Meeting for the first time after 26 years of open source collaboration

Open source is great because people from anywhere can get involved, but it can be lonely. Take advantage of the proliferation of video conferencing tools available to make connections with your fellow developers.
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Two people chatting via a video conference app

Collaborating on an open source software project is inherently an online experience. For me, almost all of my interaction has been via email. I'll send someone a patch, and they'll review it and reply to me. Or a user will file a bug, and I'll respond to it via the bug tracker. More commonly, developers in the open source community will discuss ideas via the email list.

Over the years, I've only interacted on projects electronically, and have only met a few people in person, usually in settings unrelated to the project. Sometimes it's at conferences—we'll recognize each other's names, and realize we're working on the same open source project. I really enjoy those connections, but they're rare.

In 1994, I created the FreeDOS Project, an open source implementation of the DOS operating system. In the last 26 years, I've met only a handful of folks from that project in person. I met one developer when I attended a work conference in his city, and we got dinner together. Another developer took time out of his vacation tour of the Midwest to visit and have a drink. I crossed paths with another developer at an open source conference. And I spoke with Pat, who wrote our first kernel, on the phone several times, but we never met in person.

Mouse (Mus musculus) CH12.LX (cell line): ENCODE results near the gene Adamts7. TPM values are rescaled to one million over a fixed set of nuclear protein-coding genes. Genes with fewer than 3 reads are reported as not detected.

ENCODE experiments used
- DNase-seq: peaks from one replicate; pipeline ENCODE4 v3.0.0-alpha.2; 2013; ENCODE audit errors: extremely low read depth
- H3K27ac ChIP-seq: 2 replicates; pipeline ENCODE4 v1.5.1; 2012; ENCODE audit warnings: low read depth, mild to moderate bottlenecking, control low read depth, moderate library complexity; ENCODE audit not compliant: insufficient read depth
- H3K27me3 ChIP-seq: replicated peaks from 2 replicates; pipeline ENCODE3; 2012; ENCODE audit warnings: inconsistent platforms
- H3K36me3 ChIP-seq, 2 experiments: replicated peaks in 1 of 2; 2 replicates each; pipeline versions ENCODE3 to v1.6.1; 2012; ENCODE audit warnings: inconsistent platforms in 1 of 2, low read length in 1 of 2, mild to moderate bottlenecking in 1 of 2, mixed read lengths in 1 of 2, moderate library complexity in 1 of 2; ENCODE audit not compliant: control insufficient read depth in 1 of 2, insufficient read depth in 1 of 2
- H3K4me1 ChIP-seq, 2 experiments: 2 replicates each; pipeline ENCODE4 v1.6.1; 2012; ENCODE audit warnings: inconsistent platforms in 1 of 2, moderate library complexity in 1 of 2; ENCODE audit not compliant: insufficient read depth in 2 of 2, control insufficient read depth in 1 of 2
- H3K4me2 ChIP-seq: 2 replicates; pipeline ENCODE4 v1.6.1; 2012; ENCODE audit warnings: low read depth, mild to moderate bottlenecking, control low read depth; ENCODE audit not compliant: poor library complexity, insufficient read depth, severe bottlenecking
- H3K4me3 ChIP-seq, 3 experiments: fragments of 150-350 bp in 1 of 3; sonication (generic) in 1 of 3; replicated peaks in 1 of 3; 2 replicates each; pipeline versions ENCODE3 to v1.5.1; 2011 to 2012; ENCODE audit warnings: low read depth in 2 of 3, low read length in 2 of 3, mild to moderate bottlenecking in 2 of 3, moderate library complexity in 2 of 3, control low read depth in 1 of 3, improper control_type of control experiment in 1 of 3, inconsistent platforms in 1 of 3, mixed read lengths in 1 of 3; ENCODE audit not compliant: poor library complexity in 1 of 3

A few weeks ago, I decided to change that dynamic. We live in an era of ubiquitous video conferencing, even more so in the last few months, as many people have shifted to remote work due to the pandemic. Even though open source work happens virtually, independent of geography, we can still build relationships and put names to faces. Zoom, BlueJeans, Google Hangouts, or Jitsi Meet are the new way to connect while maintaining social distance.

On June 29, 2020, to celebrate the 26th anniversary of FreeDOS, we held our first online get-together. It was an opportunity to finally actually meet the people I'd been working with for the last 20+ years.

And it was awesome! At our peak, we had over 16 people on the video meeting. I loved getting to see everyone and talk "in-person." We had almost an hour and a half of engaging conversations with folks from all over the world. Thanks to everyone who participated!

It's meetings like this when I remember open source is more than just writing code; it's about building a community. And while I've always done well with our virtual community that communicates via email, I really appreciated getting to talk to people without the filter of email—making that real-time connection meant a lot to me.

This virtual meet-up went so well that I'd love to do it again. In fact, I'm planning another virtual get-together later this summer. I'm hoping to focus the conversation on that one, maybe make it a "working session" to nail down some things for the upcoming FreeDOS 1.3 release. Stay tuned for more details!

Screenshot of zoom call participants with names and faces blurred

*Names and faces blurred for privacy

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photo of Jim Hall
Jim Hall is an open source software advocate and developer, best known for usability testing in GNOME and as the founder + project coordinator of FreeDOS.

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